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Monday, April 2, 2012

Measure network traffic in Solaris

Today I got stuck with a customer who was complaining that his local network was slow. Or as he said: "It feels slow"... What ever this means.
My task was to measure his network traffic on his Solaris 10 database machine and here is what I did. First I took a look at his network card: 

# ifconfig -a
lo0: flags=2001000849<UP,LOOPBACK,RUNNING,MULTICAST,IPv4,VIRTUAL> mtu 8232 index 1
        inet 127.0.0.1 netmask ff000000
ce0: flags=1000843<UP,BROADCAST,RUNNING,MULTICAST,IPv4> mtu 1500 index 2
        inet 192.168.1.76 netmask ffffffc0 broadcast 192.168.1.127
        ether 0:3:ba:6e:aa:f4

The ce0 interface is his interface that is connected to the network. It has a default MTU of 1500 bytes set. The next thing I did was to keep track of his incoming network packages:

# netstat -I ce0 -i 1
    input   ce0       output       input  (Total)    output
packets errs  packets errs  colls  packets errs  packets errs  colls
574     0     405     0     0      632     0     463     0     0
...
1210    0     224     0     0      1210    0     224     0     0    
1165    0     192     0     0      1165    0     192     0     0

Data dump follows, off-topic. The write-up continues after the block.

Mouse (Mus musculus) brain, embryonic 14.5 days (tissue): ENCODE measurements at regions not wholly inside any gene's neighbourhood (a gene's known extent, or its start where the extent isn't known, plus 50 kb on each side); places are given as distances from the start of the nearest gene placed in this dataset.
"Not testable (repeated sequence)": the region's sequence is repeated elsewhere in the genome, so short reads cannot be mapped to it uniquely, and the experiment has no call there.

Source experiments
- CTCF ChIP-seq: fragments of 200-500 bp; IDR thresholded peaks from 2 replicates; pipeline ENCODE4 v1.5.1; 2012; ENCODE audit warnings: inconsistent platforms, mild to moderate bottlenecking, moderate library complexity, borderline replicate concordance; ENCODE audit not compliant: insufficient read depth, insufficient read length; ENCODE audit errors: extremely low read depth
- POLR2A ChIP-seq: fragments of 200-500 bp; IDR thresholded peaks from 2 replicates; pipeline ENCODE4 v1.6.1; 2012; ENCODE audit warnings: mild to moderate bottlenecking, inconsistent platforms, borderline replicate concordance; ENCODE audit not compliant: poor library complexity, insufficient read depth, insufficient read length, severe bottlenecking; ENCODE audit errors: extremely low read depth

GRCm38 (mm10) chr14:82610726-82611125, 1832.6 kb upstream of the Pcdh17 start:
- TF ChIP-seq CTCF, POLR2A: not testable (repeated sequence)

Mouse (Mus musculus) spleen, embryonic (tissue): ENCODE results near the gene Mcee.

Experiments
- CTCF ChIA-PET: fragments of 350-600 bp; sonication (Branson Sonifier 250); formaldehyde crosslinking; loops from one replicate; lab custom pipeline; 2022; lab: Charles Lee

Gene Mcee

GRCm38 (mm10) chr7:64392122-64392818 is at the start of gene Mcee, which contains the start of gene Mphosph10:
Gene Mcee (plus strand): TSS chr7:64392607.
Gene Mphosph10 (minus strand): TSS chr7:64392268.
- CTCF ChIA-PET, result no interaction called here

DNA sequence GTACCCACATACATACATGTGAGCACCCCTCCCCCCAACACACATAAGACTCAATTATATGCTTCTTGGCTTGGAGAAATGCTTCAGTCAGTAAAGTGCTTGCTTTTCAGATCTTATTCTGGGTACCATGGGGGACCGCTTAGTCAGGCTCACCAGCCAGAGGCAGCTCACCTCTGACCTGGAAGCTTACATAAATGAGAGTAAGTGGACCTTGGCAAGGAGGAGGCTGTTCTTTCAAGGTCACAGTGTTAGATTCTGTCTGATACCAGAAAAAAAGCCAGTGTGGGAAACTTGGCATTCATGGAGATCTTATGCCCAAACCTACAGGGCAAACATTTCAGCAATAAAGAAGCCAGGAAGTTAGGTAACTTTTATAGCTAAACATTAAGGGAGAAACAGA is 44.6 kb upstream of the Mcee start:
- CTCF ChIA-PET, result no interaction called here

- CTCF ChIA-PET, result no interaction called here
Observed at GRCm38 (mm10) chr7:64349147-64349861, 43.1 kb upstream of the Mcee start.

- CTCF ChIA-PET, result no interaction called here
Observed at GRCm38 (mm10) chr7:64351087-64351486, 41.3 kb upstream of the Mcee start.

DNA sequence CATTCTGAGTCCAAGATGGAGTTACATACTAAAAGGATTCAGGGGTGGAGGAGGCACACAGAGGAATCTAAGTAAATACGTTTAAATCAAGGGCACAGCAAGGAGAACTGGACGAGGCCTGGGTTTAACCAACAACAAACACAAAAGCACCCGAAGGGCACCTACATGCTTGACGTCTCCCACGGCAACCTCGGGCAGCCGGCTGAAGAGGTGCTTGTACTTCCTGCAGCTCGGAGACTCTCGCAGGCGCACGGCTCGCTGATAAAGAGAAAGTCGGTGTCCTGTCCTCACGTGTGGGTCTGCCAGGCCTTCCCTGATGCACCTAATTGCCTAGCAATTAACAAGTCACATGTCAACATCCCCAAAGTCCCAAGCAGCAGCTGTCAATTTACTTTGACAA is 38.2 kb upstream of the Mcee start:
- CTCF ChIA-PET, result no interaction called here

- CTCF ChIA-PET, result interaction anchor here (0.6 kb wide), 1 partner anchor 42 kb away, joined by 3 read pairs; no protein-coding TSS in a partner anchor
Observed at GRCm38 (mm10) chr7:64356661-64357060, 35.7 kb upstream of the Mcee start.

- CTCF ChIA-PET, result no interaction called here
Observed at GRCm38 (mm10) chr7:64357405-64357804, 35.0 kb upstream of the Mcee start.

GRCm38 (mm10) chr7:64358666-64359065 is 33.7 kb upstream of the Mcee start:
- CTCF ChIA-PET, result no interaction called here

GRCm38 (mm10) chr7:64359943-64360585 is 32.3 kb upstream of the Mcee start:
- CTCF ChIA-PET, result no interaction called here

...

The -I option defines the interface to track (the customer has no logical interfaces otherwise I would use the -a option too) and the -i option defines the interval - in this case every second. Just like iostat, vmstat etc you can set an interval and a counter like -i 2 2. The first two lines of the netstat command is the usual header with input, output etc. The first line that appears after the header that starts with 574 represent all packages since system boot. All lines after that shows the current transmitted packages.
The next thing I did was the transfer a 177MB file while running the netstat command. I redirected the output to a file and told the customer not to use any network connection. The output I got was the following (only beginning and end):

...
0       0     0       0     0      0       0     0       0     0    
1       0     0       0     0      1       0     0       0     0    
16      0     32      0     0      16      0     32      0     0    
375     0     64      0     0      375     0     64      0     0    
689     0     96      0     0      689     0     96      0     0
...
1058    0     352     0     0      1058    0     352     0     0
889     0     320     0     0      889     0     320     0     0    
1920    0     640     0     0      1920    0     640     0     0    
222     0     96      0     0      222     0     96      0     0    
0       0     0       0     0      0       0     0       0     0
...

During the time range I received a sum of 130255 packages. With a MTU of 1500 bytes set I have to multiple these two numbers:

# echo 130255*1500 | bc -l
195382500

Dividing the 195382500 bytes by 1024 two time gives me the correct value in MB:

# echo 195382500/1024/1024 | bc -l
186.33127212524414062500

Including the transfer protocol (scp) and my own SSH session this value is close enough to 177MB.
During the copy process I got 124 lines of output (whitout the header etc). With an interval of one second I know that each line represent one second, so the server received 186MB in about 2 minutes. Which is pretty slow for a GB network.